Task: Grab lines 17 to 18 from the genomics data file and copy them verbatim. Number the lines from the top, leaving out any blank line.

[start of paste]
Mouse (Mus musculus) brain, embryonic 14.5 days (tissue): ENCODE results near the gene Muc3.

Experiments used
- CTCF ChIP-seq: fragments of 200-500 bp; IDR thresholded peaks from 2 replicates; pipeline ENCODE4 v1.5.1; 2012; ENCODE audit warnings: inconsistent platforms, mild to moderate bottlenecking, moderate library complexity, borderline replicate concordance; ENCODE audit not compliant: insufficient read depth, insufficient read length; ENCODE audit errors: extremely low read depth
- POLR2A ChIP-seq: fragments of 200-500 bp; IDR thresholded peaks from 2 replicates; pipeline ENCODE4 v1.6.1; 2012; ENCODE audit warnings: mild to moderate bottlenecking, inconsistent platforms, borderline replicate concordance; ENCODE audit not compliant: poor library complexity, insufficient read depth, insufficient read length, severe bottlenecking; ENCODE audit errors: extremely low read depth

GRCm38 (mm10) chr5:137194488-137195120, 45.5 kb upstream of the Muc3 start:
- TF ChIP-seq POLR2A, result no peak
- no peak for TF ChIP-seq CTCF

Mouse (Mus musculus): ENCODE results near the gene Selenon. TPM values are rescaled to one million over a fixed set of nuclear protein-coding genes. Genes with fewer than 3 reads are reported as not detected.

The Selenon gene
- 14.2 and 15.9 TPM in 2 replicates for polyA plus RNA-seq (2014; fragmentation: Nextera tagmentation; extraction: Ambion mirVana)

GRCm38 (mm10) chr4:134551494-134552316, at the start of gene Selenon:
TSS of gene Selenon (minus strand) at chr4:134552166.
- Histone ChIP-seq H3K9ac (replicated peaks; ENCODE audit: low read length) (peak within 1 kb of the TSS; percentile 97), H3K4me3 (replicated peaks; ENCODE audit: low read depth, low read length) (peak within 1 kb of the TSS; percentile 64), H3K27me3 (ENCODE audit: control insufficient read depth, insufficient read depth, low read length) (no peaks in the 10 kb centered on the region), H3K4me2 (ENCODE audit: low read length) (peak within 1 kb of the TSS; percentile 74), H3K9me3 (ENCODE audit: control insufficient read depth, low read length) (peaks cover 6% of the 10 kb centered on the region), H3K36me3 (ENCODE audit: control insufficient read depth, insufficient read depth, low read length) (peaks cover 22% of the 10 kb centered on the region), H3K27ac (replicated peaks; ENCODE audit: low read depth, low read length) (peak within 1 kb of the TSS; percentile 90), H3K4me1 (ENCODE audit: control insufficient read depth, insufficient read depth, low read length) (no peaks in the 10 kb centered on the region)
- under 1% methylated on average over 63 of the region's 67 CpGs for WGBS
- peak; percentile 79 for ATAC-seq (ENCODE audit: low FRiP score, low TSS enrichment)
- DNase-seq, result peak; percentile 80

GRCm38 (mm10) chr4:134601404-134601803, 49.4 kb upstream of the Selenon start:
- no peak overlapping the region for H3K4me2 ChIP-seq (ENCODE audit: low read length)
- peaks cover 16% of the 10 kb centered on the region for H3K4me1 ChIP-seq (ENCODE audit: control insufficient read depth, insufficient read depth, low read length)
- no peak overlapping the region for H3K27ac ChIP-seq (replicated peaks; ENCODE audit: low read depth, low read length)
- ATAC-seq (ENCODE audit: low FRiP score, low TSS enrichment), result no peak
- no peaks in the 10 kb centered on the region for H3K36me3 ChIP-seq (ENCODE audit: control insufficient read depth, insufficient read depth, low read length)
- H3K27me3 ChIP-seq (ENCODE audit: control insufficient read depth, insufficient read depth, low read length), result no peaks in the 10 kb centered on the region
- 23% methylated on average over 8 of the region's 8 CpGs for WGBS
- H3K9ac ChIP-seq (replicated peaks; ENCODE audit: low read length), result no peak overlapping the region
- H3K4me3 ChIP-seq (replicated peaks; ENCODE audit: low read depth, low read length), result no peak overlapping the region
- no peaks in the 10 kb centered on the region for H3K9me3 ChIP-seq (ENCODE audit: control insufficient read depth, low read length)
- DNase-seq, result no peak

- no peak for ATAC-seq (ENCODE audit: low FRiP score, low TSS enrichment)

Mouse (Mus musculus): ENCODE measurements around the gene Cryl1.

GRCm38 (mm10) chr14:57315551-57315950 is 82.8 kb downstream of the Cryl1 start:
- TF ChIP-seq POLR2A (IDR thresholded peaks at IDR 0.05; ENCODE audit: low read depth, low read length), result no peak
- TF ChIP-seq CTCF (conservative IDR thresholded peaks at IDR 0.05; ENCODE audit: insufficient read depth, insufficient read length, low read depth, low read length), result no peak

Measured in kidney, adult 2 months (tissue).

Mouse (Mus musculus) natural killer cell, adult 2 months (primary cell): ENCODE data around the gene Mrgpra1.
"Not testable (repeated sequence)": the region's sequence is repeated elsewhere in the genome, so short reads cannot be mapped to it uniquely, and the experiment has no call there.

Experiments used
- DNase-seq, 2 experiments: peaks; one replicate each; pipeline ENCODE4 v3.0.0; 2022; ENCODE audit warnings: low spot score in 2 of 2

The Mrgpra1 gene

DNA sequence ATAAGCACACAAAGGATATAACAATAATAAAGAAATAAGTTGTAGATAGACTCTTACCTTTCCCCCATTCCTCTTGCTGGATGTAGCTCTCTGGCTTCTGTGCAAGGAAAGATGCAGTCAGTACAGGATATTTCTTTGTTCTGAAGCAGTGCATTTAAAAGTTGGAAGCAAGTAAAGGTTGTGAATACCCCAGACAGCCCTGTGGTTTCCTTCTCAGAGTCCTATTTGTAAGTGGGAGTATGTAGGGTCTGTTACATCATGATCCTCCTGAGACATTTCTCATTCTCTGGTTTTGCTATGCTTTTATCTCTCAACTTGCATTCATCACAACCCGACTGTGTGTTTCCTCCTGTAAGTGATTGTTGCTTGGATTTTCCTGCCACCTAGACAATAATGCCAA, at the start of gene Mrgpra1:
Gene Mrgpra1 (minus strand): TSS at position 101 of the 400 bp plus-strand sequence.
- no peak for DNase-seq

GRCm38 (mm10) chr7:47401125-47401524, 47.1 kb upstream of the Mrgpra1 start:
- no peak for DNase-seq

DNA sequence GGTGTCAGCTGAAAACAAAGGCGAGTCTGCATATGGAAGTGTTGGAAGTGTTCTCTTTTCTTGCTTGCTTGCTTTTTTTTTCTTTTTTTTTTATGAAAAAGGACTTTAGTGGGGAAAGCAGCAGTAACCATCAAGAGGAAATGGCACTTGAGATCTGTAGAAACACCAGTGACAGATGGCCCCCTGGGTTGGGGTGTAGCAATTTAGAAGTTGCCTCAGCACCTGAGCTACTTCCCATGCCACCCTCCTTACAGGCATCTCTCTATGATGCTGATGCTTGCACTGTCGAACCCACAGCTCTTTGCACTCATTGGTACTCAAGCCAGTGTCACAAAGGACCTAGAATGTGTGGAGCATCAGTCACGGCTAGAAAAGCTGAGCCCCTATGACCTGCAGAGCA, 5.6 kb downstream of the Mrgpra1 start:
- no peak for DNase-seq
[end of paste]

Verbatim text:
GRCm38 (mm10) chr4:134601404-134601803, 49.4 kb upstream of the Selenon start:
- no peak overlapping the region for H3K4me2 ChIP-seq (ENCODE audit: low read length)